In Review Books

Mirza Waheed sheds light on the demons within

Published Jun 09, 2019 03:35am

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Photo by Murtaza Ali, White Star
Photo by Murtaza Ali, White Star

Mirza Waheed’s latest novel, Tell Her Everything, disarms you with its first sentence: “I did it for money”. It is a confession that endears Dr K, the book’s guilt-addled narrator, to you by zeroing in on his mistakes that have tampered with the lives of the very people he wanted to protect. The opening sentence also hints at the silent sacrifices he has made for his loved ones. Driven by such conflicting pulls and pushes, the novel examines the unsettling realities of our lives as well as the choices we make to cope with those realities.

Dr K retired as a successful physician and is living in a comfortable flat overlooking the Thames in London. Although he has managed to pursue his ambition and garnered success, he struggles to find even a grain of peace in his final years. Memories of a turbulent past and his uneasy relationship with his estranged daughter, Sara, continue to haunt him. Fuelled by a quest for redemption and a faint hope to make amends, he embarks on a dramatic monologue that seeks to justify his choices. The monologue also allows him to rehearse for a future conversation with Sara in which he plans to tell her why he sent her to a boarding school in America after her mother’s death.

Dr K acknowledges that his actions and intentions are difficult to explain but he still wants to offer an honest account of his life to his daughter so that she can form “a character sketch” of him. He tells himself that “there’s no shame in bowing” his head before his own child who is “the one mirror, the one counterbalance to [his] history… the future [he] dreamt of ages ago”.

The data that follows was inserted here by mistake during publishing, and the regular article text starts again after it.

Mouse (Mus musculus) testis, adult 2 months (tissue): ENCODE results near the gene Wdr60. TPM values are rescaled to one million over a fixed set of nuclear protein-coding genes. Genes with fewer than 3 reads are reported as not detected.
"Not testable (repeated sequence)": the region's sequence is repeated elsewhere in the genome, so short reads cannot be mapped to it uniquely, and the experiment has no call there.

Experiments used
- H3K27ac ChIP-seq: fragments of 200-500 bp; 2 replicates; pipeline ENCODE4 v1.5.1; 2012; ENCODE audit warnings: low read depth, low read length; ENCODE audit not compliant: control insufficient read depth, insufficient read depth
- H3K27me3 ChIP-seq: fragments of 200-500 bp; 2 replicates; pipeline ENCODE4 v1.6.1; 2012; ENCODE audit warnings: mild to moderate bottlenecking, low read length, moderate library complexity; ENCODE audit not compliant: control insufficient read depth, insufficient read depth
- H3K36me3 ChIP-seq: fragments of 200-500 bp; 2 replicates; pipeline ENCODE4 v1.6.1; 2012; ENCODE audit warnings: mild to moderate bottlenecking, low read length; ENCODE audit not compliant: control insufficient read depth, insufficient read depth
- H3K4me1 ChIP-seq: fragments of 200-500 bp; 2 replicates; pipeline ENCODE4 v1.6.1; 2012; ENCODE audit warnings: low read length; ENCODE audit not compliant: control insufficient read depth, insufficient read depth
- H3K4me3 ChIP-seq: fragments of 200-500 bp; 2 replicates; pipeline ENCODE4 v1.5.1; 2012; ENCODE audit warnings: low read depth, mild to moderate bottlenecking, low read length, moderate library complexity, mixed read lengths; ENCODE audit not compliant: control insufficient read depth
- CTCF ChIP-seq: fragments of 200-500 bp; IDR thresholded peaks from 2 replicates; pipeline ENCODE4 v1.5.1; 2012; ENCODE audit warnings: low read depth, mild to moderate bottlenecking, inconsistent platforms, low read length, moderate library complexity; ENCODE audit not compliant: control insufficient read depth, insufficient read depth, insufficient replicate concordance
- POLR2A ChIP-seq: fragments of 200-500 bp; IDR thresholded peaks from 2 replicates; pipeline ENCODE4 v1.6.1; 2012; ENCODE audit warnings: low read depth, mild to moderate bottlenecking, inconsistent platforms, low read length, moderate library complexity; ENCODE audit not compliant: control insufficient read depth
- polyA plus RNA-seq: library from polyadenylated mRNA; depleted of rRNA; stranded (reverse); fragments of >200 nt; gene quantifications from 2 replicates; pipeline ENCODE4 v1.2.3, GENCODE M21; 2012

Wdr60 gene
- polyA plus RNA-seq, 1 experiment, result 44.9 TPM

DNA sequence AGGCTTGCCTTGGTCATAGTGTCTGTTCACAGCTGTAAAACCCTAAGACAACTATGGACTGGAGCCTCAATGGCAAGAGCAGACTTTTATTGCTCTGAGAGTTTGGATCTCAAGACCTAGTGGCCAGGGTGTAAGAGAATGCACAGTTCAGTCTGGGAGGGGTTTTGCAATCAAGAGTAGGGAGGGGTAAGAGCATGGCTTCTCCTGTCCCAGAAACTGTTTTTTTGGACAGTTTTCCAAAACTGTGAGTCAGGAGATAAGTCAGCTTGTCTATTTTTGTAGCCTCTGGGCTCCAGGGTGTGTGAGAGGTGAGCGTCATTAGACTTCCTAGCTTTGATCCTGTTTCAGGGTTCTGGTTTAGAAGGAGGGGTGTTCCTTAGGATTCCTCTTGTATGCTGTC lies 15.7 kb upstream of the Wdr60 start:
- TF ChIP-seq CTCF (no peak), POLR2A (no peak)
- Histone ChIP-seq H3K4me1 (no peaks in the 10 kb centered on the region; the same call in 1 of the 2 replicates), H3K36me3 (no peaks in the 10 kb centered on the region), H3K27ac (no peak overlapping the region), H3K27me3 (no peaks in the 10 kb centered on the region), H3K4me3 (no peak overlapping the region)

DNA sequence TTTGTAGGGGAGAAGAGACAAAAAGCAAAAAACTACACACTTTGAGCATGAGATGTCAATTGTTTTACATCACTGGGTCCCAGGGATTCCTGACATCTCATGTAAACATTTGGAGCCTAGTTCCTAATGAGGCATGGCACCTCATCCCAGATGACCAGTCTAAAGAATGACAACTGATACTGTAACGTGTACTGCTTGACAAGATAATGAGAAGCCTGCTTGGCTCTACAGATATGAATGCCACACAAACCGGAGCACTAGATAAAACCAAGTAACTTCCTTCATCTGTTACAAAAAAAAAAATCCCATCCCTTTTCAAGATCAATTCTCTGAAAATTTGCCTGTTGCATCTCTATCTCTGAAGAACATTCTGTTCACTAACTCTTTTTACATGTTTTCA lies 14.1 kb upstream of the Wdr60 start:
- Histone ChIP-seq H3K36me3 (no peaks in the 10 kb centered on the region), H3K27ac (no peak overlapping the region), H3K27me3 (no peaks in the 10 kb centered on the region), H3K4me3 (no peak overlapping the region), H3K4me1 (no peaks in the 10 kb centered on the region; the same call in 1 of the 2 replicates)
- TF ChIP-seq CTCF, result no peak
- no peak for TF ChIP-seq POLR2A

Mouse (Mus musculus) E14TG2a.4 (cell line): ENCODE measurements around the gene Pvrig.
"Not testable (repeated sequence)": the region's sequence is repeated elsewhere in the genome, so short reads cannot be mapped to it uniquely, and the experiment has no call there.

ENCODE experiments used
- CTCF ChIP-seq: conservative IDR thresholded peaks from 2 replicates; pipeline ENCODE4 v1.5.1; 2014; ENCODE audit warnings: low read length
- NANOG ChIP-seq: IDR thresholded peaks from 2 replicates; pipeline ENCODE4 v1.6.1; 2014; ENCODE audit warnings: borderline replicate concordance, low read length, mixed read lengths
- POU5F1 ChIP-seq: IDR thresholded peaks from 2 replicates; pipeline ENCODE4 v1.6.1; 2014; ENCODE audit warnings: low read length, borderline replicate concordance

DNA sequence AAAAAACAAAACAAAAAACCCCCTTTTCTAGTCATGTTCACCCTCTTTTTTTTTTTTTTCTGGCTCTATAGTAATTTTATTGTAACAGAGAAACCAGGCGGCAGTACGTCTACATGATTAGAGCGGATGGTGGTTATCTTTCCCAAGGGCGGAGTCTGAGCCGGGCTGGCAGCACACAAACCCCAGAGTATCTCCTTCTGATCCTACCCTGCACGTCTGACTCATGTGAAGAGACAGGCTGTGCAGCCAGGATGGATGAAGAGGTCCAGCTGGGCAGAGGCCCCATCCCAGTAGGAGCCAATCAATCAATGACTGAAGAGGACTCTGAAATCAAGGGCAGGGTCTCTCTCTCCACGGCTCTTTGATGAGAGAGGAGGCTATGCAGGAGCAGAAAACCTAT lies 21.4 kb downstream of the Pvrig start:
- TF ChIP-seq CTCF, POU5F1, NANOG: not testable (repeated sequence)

Without following a linear narrative, Tell Her Everything takes the readers on a journey through the major events of Dr K’s life — such as his small-town upbringing in Saharanpur, India, as the son of a poverty-stricken man who became “a little mouse” when a creditor knocked at the door. References to his marriage to Atiya, a taciturn woman who sacrificed her teaching career for Dr K, surface at countless points in the novel.

Dr K frequently invokes the memories of his deceased wife in order to build an instant connection with his daughter. He particularly talks about Atiya when he wants to buy time before telling some disturbing details about his past.

He also describes the searing sense of loss he felt after he and his wife migrated to London. “…a fresh migrant’s mind is in a state of perennial confusion, pulled as it is in various directions… You don’t want to remember you’re a migrant all the time, but everything around you reminds you of it,” he says.

These reminders compel Dr K to take up a job at a hospital in an unnamed West Asian country. The pressure of long hours at work keeps him away from Atiya and Sara. He gets so busy with work that he knows very little about his adopted city. His only aim is to earn enough money to ensure his family’s financial well-being. His frugality is often heavily criticised by his friend Biju – an easygoing person who is also reckless with his money – as being “middle-class”. Atiya, however, seldom complains about not being taken on extravagant holidays or even for a dinner at an expensive restaurant.

A portrait of Mirza Waheed | White Star
A portrait of Mirza Waheed | White Star